All incoming messages that match the include filter are processed and stored in the internal high-performance database of PRTG. Review and analyze the received syslogs and traps via the PRTG web interface. For details, see the respective manual sections of SNMP Trap Receiver Sensor and Syslog Receiver Sensor. Then you can decide about further filtering of the incoming messages.
The received data is also available in the PRTG data folder as common files. One data file is created per hour.
In PRTG on premises you can add the Management Information Base (MIB) files of your devices to the \MIB subfolder to use them with the SNMP Trap Receiver sensor. This will result in Object Identifier (OID) resolution and makes trap messages more comprehensible. For example, instead of the OID 126.96.36.199.4.1.324188.8.131.52 you would see SNMPv2-SMI-v1::enterprises.324184.108.40.206 = 0 (example from the PRTG MIB).
Step 5: (Optionally) refine the filters.
In order to increase productivity with your PRTG syslog servers and trap receivers, you can adjust the default filter settings. PRTG provides a comprehensible formula system that you can use to describe what kind of messages you want to process and which of them will count as error or warning messages. You can configure the following filters for received messages in the settings of the respective receiver:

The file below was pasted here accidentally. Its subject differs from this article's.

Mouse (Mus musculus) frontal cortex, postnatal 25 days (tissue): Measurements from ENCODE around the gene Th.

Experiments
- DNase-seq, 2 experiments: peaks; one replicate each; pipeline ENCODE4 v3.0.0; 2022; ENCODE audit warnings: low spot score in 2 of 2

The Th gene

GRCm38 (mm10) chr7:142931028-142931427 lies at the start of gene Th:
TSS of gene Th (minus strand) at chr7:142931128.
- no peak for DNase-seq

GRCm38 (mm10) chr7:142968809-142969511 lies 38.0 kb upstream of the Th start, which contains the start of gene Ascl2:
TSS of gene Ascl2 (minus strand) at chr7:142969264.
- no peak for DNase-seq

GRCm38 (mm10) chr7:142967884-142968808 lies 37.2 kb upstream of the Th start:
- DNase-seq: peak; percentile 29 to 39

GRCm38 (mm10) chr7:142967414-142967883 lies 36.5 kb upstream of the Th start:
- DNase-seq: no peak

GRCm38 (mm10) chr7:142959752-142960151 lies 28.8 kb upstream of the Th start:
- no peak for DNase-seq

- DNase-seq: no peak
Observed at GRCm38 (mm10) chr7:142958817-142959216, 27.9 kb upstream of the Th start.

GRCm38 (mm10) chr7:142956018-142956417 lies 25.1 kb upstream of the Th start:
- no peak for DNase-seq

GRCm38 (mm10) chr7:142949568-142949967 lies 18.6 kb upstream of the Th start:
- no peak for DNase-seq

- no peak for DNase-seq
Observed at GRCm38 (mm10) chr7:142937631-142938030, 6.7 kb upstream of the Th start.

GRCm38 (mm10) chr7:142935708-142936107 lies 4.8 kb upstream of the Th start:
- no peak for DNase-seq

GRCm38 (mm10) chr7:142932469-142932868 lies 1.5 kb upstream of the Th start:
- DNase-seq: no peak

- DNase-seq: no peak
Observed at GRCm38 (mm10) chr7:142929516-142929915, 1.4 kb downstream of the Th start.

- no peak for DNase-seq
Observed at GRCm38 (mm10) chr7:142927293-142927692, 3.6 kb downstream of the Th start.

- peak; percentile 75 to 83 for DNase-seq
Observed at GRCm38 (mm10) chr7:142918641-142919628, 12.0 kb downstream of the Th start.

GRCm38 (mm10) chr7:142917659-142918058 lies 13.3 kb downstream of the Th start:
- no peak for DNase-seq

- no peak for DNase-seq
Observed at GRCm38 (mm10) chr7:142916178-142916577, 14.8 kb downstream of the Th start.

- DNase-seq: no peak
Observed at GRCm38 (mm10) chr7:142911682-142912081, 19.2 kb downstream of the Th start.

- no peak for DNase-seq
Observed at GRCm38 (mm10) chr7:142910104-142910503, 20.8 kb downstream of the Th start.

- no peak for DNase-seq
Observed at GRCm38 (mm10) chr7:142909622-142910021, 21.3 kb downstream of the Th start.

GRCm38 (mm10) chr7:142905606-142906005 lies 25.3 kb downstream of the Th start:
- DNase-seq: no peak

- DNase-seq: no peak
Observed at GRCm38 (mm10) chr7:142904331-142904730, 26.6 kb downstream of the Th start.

- Include filter: Process and store specific types of messages only.
- Exclude filter: Do not process specific types of messages and discard them.
- Warning filter: Define rules to categorize received messages as warnings.
- Error filter: Define rules to categorize received messages as errors.
You can create filter rules with a few mouse clicks in the Advanced Filter on the Messages tab of a specific sensor and copy these rules into the sensor settings to apply them.
Step 6: (Optionally) create notification triggers.
By default, the warning and error channels of the Syslog and SNMP Trap Receiver sensors have a very low upper warning or error limit (0.00000001). The reason for this is that even when only one syslog or trap has been counted in the respective channel during a scanning interval, the overall status of the sensor will show this with the corresponding status. This way, you always recognize if there is something wrong on the monitored system.
Because of this sensor behavior, best practice would be to add a State Trigger on the Notification Triggers tab of the sensor if you want to get a notification when a warning or error message type comes in. Define 0 seconds Down or Warning time condition to not miss any warnings, errors, or any other messages. Another option would be a Speed Trigger for notifications regarding messages per second.
See also this Knowledge Base article: How can I configure sensors using speed limits to keep the status for more than one interval?
You can use syslog and trap specific placeholders in notification templates in order to see the messages when you receive a notification. See the More section below for more information.
Knowledge Base: How can I configure sensors using speed limits to keep the status for more than one interval?
Knowledge Base: What placeholders can I use with PRTG?